4. Always seem to be lame or recovering from a lameness because they
5. Always seem to be stuck inside a stable awaiting for the elusive opportunity to have "turnout."

But Comet is not a valuable show horse with a distinguished pedigree and he and I are:
1. Always grateful for that fact.
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Mattering is The Only Thing That Matters

And Denise matters. For about four years she has been the mortar that holds together all of the bricks that make up the effort to save the wild horses of Corolla. Her precise job title is not as important as what it is that she actually does. She is the delegatee. She is the person who both implements the ideas of others and heads off problems before they come up.

It would be difficult to come up with a better team to staff the Corolla Wild Horse Fund than the team that we have. As good as the rest of our staff is, they could never achieve the successes that have been racked up in recent years without having her there. A lot of cliches about a first rate staff member come to mind. It may not seem flowery enough of a thing to say but the bottom line is that Denise is solid and she is a grown up. Non profit organizations of all kinds tend to attract well intentioned, good hearted people who are flighty, at times unreliable, and who always wear their hearts on their sleeves. The most frustrating part is that it is often the heart of a 13 year old.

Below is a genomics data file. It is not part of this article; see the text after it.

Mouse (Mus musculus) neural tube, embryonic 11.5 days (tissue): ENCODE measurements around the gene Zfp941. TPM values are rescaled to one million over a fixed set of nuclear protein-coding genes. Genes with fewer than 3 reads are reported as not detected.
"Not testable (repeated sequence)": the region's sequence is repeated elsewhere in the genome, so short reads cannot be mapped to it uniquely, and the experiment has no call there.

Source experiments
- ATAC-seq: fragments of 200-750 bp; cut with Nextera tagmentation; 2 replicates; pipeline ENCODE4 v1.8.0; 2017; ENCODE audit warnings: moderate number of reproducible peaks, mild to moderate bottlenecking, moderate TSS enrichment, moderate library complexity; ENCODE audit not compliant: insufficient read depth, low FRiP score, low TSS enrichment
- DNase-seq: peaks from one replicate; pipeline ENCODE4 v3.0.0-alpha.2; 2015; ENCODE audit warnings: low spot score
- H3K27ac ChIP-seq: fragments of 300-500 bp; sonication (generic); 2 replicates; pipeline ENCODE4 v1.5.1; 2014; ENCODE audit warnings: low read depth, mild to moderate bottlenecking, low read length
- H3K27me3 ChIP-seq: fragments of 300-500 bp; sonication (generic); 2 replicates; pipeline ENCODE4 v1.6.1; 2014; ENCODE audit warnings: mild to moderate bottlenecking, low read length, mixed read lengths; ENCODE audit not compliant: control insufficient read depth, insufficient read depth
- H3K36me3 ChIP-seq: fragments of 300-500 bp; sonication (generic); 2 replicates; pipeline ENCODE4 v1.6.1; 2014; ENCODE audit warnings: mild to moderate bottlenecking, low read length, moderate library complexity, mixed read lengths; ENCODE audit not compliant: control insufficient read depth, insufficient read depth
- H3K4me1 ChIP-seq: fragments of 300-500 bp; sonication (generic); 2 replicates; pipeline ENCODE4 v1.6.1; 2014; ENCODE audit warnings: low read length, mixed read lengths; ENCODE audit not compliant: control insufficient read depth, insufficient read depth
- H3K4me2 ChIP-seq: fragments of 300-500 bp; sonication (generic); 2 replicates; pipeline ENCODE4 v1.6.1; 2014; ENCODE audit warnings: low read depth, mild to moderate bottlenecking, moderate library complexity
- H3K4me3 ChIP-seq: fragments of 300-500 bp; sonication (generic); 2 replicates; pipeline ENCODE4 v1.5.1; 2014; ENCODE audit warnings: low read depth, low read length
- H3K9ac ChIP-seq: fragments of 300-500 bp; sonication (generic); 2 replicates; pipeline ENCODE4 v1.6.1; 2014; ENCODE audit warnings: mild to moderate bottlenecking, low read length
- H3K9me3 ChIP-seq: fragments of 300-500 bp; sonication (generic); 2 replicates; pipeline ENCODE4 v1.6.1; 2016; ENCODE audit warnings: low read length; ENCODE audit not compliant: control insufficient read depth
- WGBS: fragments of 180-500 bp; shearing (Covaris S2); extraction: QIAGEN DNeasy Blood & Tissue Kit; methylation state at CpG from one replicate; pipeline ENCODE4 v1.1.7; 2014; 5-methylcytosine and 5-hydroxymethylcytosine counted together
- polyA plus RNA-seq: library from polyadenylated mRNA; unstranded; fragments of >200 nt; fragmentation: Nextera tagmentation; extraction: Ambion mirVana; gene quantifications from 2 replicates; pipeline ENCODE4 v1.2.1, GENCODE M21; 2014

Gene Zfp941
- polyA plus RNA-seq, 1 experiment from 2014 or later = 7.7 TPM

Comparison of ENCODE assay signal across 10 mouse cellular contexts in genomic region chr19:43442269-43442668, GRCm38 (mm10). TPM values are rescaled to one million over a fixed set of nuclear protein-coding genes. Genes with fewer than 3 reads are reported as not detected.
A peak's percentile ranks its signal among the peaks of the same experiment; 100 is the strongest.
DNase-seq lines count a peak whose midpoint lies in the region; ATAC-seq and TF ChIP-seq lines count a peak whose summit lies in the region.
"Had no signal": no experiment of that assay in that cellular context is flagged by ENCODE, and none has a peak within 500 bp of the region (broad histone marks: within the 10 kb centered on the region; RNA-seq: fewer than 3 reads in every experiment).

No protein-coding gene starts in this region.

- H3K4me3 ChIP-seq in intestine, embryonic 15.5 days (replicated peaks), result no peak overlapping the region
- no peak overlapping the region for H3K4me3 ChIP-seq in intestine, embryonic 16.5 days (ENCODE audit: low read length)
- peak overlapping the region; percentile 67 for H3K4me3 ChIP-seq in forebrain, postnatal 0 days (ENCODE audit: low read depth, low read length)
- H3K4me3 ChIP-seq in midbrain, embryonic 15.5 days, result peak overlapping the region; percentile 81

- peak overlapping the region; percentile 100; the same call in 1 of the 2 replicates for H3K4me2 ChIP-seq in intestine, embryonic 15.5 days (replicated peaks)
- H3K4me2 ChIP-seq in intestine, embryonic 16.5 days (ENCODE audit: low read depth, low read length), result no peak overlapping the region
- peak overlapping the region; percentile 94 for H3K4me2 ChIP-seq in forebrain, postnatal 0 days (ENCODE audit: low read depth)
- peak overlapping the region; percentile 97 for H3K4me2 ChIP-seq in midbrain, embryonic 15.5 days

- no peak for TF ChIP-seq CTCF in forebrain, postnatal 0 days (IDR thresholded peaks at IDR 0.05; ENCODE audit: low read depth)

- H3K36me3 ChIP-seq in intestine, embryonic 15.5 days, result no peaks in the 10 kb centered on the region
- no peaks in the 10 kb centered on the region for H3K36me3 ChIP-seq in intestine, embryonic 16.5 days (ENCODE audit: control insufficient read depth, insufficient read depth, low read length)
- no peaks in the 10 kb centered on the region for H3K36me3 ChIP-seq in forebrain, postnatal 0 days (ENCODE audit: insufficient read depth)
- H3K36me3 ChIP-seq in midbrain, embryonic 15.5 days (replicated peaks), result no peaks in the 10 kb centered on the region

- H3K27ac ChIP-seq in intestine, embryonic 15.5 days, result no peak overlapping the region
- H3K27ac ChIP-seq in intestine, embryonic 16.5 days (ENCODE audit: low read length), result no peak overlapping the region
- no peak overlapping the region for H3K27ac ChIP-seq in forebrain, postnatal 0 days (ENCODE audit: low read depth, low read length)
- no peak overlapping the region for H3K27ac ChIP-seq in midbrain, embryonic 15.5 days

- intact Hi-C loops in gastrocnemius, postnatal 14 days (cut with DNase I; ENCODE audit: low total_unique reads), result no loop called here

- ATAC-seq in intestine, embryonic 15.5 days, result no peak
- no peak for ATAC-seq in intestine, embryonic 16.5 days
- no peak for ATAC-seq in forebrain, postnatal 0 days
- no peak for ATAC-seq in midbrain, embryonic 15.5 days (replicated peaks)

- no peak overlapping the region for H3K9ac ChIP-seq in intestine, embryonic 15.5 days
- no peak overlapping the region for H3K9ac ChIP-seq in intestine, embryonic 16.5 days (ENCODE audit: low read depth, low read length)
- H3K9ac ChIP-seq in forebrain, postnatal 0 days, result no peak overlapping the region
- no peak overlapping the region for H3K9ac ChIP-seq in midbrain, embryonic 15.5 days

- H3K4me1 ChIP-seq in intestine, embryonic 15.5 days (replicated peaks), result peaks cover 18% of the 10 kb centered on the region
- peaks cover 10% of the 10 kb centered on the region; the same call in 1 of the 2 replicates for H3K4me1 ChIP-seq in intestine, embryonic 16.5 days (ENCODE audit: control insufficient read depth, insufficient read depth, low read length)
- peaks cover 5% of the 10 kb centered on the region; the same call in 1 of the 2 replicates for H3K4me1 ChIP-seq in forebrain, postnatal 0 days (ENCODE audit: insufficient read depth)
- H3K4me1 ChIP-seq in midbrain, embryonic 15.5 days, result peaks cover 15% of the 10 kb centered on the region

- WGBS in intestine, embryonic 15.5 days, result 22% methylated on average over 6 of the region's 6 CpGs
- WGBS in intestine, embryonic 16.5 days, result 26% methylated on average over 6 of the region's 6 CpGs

To save these horses we need solid, grown ups like Denise.

Saturday, April 3, 2010

Mount Up Like On Wings of Eagles

Yesterday was the most important day that we have ever had in our horse lot. We have a group of guests down from Boys Home in Covington. They spent the day working horses and riding and we will do more of the same today.

They will be starting a program based on what we do, from starting colts right on up to riding. The boys are attentive and deadly serious students. They understand how much fun the horses are and I am working to get them to understand how much the horses can do to improve our lives.

Yesterday was like being in a Walt Disney movie. Rain in the Face has probably only had about 10 hours of handling in his nearly 3 years of living. By mid afternoon, after having worked him all morning, Jimmy and Cody rode him in the round pen. He never bucked. He never bolted. He never spooked. Later in the afternoon the boys and several of my riders went for a long ride in the woods. Rain will soon be one of their horses.

We have four colts and one older broke mare who have decided that they want to go and live in Covington. Boys Home has pasture, a barn, and kids. All they need is horses and heavy training in natural horsemanship. That is where we come in.

This is going to work.

Thursday, April 1, 2010

One For All


There are not enough people who care about the preservation of the various strains of Colonial Spanish horses to afford us the luxery of splintering. The existence of multiple registries for these strains bodes poorly for our prospects of saving these horses.

The Horse of the Americas Registry is the only registry that is designed to be a unifying force for the preservation of all strains. The HOA is the only registry with a potential to become a powerful unifying voice for the preservation of all strains.

I will be making a series of specific proposals in future posts concerning working to end the splintering and to come together. I will be speaking only for myself. I have not sought the advice or suggestions of any of the leadership of any of the registries. Though I am a proponent of the HOA none of the suggestions that I will make should be viewed as coming from anyone but me.

March 29--Sunka 1.25